Published: 27th August 2013|
|Preface Thao Dang and Carla Piazza||1|
|On the Robustness of Temporal Properties for Stochastic Models Ezio Bartocci, Luca Bortolussi, Laura Nenzi and Guido Sanguinetti||3|
|Robustness Analysis for Value-Freezing Signal Temporal Logic L. Brim, T. Vejpustek, D. Šafránek and J. Fabriková||20|
|The impact of high density receptor clusters on VEGF signaling Ye Chen, Christopher Short, Ádám M. Halász and Jeremy S. Edwards||37|
|Falsifying Oscillation Properties of Parametric Biological Models Thao Dang and Tommaso Dreossi||53|
|A hybrid mammalian cell cycle model Vincent Noël, Sergey Vakulenko and Ovidiu Radulescu||68|
|Exploring the Dynamics of Mass Action Systems Oded Maler, Ádám M. Halász, Olivier Lebeltel and Ouri Maler||84|
|Producing a Set of Models for the Iron Homeostasis Network Nicolas Mobilia, Alexandre Donzé, Jean Marc Moulis and Éric Fanchon||92|
|A Hybrid Model of a Genetic Regulatory Network in Mammalian Sclera Qin Shu, Diana Catalina Ardila, Ricardo G. Sanfelice and Jonathan P. Vande Geest||99|
Systems biology aims at providing a system-level understanding of biological systems by unveiling their structure, dynamics and control methods. Due to the intrinsic multi-scale nature of these systems in space, in organization levels and in time, it is extremely difficult to model them in a uniform way, e.g., by means of differential equations or discrete stochastic processes. Furthermore, such models are often not easily amenable to formal analysis, and their simulations at the organ or even at the cell levels are frequently impractical. Indeed, an important open problem is finding appropriate computational models that scale well for both simulation and formal analysis of biological processes. Hybrid modeling techniques, combining discrete and continuous processes, are gaining more and more attention in such a context, and they have been successfully applied to capture the behavior of many biological complex systems, ranging from genetic networks, biochemical reactions, signaling pathways, cardiac tissues electro-physiology, and tumor genesis. This workshop aims at bringing together researchers in computer science, mathematics, and life sciences, interested in the opportunities and the challenges of hybrid modeling applied to systems biology.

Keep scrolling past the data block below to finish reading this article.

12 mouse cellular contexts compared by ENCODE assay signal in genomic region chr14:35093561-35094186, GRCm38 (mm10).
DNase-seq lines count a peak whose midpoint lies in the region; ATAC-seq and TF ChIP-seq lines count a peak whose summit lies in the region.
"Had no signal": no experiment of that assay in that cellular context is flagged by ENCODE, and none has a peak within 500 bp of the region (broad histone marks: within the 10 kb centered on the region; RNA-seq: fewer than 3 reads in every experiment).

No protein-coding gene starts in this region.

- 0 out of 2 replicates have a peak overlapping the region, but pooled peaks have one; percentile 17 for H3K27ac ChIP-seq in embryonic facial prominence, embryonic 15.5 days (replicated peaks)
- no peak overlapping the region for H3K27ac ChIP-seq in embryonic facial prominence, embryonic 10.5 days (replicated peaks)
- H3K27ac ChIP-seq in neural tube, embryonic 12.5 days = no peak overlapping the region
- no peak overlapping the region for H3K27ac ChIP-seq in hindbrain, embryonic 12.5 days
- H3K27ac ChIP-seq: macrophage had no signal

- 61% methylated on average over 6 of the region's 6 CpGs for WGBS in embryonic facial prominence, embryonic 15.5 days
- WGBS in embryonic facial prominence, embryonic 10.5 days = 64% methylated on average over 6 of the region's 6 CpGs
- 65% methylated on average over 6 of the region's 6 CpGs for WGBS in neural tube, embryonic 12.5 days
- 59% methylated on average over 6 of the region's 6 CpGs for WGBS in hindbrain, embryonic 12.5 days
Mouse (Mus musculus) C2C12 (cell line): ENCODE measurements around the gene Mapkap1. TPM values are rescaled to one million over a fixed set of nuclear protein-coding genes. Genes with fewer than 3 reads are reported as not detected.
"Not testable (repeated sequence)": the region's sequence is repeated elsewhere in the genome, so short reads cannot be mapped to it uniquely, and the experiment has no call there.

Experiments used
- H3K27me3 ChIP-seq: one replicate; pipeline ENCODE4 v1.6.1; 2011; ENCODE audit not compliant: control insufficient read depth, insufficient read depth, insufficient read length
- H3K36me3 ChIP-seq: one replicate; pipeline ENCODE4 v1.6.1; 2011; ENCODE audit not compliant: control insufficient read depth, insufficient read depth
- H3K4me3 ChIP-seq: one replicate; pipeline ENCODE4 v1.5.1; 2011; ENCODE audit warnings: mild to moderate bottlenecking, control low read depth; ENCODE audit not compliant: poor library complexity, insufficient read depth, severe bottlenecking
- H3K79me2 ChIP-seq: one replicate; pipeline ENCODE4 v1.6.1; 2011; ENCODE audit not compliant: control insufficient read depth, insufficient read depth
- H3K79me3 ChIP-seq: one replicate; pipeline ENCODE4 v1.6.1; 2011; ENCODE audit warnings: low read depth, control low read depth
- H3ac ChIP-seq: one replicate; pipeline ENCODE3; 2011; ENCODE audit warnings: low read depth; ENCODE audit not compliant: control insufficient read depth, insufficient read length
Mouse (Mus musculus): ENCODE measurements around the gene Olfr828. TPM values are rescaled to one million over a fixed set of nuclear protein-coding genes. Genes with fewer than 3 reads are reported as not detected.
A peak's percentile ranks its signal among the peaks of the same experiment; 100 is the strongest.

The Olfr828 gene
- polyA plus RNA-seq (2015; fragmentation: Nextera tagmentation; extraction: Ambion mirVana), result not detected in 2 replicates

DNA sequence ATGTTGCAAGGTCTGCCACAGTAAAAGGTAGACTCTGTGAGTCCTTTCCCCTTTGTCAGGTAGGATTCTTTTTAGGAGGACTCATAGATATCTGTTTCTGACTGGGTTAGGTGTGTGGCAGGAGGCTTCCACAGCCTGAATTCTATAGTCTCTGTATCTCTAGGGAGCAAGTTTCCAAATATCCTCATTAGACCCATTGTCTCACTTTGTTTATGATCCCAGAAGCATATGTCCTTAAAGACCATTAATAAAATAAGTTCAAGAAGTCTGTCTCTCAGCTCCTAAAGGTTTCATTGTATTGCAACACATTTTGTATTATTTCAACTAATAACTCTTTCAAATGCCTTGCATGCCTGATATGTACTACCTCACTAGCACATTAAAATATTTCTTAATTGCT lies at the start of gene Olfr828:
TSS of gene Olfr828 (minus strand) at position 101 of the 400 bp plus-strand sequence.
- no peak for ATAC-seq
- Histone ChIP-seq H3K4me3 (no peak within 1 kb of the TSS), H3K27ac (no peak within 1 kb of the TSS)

The workshop programme included the keynote presentation of Alessandro Astolfi (Imperial College of London, UK) on Immune response enhancement via hybrid control. Furthermore, 5 full papers and 3 short papers were selected out of 13 submissions by the Program Committee of HSB 2013. The papers in this volume address the hybrid modeling of a number important biological processes (iron homeostasis network, mammalian cell cycle, vascular endothelial growth factor (VEGF), genetic regulatory network in mammalian sclera) and, the formalisms and techniques for specifying and validating properties of biological systems (such as, robustness, oscillations). The Program Committee of HSB 2013 involved:
We would like to thank the ECAL organisers, all the authors, the invited speaker, the Programme Committee and the external referees for their valuable contributions. Special thanks go to the organizers of HSB 2012, Ezio Bartocci and Luca Bortolussi, who helped us during all the organizaion steps, and to GNCS (Gruppo Nazionale per il Calcolo Scientifico) at INdAM for financially supporting our workshop.
|August, 2013|| Thao Dang